IPSC national coordinator Kevin Squires said: “The Minister for Foreign Affairs has made it clear that Ireland will not support any meaningful concrete action aimed at ending either the Israeli onslaught on Gaza or Israeli impunity in general.

“We find this very disappointing, as Ireland has supported sanctions on other countries in the past, so why not Israel? Therefore we are asking people to join us in bringing our anger to the government and demand they take action that will help end Israel’s occupation and serial violations of international law.”

Mr Squires said the IPSC wants the Government to call for the suspension of Israel from the Euro-Med Agreement, for an international and EU arms embargo on Israel, to enact legislation to ban the importation of Israeli goods, and to expel the Israeli Ambassador to Ireland.

Mr Squires also urged people to join the growing Boycott Israel movement,

“Many businesses, notably The Exchequer bar in Dublin, and the whole town of Kinvara have pledged to boycott Israeli products. The trade union of retail workers, Mandate, has called on shops not to sell Israeli goods and last night Irish rugby legend Gordon D’Arcy tweeted his support for the boycott campaign.”

Since fighting began on July 8th, more than 1,650 Palestinians — mostly civilians – have been killed and more than 8,000 wounded, according to al-Kidra. Israel has lost 63 soldiers and three civilians, its highest death toll since the 2006 Lebanon war.

A march for suicide prevention & mental health held in Dublin

  

Young people call on Government to re-instate funding for mental health services

Dozens marched in Dublin this afternoon to call for increased funding for mental health services.

More than 40 young people joined a march in Dublin City Centre today calling for increased funding for mental health services.

One of the march organisers, Jamie Harrington (16), said he had been prompted to get involved after two of his friends died by suicide. He volunteers with TeenLine Ireland, a part-time phone service which had its funding cut earlier this year.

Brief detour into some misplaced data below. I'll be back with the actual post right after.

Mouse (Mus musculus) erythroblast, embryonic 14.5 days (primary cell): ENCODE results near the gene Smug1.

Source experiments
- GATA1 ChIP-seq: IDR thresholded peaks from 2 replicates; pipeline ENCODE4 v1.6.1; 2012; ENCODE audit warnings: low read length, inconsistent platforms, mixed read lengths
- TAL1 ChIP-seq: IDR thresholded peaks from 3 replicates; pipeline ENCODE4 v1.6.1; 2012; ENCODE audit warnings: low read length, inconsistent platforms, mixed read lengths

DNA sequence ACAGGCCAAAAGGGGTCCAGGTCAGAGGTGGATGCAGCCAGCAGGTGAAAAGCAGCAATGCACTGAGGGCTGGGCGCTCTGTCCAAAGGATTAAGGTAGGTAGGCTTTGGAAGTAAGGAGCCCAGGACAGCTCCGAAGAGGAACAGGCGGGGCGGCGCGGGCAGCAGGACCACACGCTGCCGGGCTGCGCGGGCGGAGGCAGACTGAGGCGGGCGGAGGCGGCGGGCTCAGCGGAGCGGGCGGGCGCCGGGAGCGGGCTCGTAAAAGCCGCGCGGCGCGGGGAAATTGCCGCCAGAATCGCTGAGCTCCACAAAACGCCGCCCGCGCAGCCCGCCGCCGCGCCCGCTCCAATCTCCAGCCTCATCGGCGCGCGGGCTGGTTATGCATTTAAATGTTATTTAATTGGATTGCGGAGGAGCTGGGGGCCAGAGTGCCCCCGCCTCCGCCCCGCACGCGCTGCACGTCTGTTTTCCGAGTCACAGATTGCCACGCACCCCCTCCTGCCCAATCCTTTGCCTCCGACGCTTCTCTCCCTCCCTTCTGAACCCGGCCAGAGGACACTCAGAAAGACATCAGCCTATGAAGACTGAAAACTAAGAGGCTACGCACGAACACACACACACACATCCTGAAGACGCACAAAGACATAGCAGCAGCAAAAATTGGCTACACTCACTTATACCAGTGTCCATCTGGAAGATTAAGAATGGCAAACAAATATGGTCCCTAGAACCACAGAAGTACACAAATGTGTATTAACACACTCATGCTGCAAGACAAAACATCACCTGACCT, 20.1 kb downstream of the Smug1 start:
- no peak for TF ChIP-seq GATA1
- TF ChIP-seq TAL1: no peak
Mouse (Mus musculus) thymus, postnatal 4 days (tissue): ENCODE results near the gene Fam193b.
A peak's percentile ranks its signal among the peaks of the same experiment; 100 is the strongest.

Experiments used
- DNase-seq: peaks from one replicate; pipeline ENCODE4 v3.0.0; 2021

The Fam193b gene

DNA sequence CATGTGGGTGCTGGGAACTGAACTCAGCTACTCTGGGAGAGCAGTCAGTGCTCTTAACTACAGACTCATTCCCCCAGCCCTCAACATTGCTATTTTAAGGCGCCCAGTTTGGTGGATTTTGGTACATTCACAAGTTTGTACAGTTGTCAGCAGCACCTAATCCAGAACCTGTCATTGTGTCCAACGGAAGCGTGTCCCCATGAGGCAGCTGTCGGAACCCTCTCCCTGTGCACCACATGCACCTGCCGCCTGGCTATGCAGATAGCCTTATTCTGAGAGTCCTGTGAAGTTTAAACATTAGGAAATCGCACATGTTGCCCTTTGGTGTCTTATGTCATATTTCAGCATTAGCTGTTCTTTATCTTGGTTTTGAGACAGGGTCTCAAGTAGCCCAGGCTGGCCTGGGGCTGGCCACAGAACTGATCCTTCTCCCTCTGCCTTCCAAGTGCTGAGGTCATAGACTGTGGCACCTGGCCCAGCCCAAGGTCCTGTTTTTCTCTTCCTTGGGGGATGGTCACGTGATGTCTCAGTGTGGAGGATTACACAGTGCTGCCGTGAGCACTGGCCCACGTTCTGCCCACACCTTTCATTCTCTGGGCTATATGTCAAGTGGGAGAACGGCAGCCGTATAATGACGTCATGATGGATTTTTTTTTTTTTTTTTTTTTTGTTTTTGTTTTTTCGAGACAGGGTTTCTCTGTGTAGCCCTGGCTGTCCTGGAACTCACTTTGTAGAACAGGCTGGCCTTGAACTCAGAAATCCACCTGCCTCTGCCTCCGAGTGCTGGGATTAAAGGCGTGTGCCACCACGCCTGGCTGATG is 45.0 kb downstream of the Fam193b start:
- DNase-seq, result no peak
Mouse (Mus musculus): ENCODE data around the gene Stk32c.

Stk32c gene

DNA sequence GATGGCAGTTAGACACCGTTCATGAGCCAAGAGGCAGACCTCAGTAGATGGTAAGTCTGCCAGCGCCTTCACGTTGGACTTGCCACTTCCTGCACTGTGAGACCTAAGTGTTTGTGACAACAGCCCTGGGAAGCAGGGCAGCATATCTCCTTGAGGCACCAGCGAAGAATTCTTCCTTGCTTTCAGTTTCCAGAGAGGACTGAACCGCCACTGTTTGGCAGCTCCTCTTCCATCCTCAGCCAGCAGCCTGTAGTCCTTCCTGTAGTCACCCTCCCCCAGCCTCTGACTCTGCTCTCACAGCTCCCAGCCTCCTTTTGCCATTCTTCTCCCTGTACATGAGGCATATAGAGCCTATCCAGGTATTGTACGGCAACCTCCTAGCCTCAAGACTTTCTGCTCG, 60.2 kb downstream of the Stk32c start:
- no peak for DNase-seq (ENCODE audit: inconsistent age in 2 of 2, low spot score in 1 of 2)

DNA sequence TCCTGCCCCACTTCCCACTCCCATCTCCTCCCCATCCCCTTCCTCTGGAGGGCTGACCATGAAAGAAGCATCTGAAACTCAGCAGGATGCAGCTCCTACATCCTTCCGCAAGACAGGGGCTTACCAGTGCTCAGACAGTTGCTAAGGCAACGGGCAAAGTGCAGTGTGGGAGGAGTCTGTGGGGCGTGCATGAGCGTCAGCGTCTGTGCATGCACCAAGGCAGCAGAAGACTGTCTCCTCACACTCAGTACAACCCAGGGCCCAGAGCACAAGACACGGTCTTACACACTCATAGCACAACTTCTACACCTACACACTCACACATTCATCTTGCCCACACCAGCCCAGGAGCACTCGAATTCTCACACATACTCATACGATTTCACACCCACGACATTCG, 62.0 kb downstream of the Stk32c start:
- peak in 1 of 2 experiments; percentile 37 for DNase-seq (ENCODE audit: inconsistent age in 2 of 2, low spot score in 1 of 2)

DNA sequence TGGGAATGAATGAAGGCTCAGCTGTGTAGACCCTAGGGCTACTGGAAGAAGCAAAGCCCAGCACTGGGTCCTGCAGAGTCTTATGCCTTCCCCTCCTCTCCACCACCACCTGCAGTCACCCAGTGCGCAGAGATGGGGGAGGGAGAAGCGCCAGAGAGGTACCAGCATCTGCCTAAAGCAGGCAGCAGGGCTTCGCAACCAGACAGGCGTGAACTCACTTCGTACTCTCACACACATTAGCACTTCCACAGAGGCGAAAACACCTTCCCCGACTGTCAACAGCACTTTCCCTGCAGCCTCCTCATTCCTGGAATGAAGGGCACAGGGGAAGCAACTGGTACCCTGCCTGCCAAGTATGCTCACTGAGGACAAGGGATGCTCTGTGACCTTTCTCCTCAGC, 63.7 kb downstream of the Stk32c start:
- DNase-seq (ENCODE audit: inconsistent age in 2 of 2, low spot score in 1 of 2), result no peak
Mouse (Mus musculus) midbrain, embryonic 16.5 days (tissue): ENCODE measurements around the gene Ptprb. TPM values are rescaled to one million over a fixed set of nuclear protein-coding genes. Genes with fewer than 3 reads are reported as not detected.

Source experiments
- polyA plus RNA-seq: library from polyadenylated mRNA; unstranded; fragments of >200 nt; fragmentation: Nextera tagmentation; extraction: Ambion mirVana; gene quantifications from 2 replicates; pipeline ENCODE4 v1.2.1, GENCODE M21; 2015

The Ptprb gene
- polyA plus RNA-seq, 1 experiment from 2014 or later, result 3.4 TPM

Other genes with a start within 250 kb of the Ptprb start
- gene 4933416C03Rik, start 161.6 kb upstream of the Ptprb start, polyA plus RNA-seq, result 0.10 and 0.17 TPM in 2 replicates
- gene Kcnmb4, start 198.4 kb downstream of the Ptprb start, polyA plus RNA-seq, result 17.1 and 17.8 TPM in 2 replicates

“This country has a huge problem with suicide and people taking their own lives unneccessarily. We’re here today to say you’re not alone,” he said.

Luke Clerkin (22) co organiser of the march said Action For Suicide Prevention Dublin will continue to hold protests against cuts to mental health services.

Both Mr Harrington and Mr Clerkin said they have battled with depression in the past but have managed to overcome it.

“We want to make sure the Government know that so many people are suffering with mental health problems and that Teenline is a vital service. Most people will have to deal with mental health issue at some stage in their life so we need to ensure that the funding for mental health services isn’t cut,” Mr Clerkin said.

Linda Arnold, a parent who had come up from Mullingar, said the Governmentis ignoring a “whole generation of young people”.

“Our President Michael Higgins is a patron of Console Ireland and I find it offensive that the adults in our Government are not taking care of our teenagers,” she said.

“All behaviour is learned and if the young people here today have to learn that walking the streets is the only way they can get funding while the Government lines the pockets of bondholders overseas, then there’s something seriously wrong.”

Irish Helplines: Samaritans (samaritans.org), 1850 609090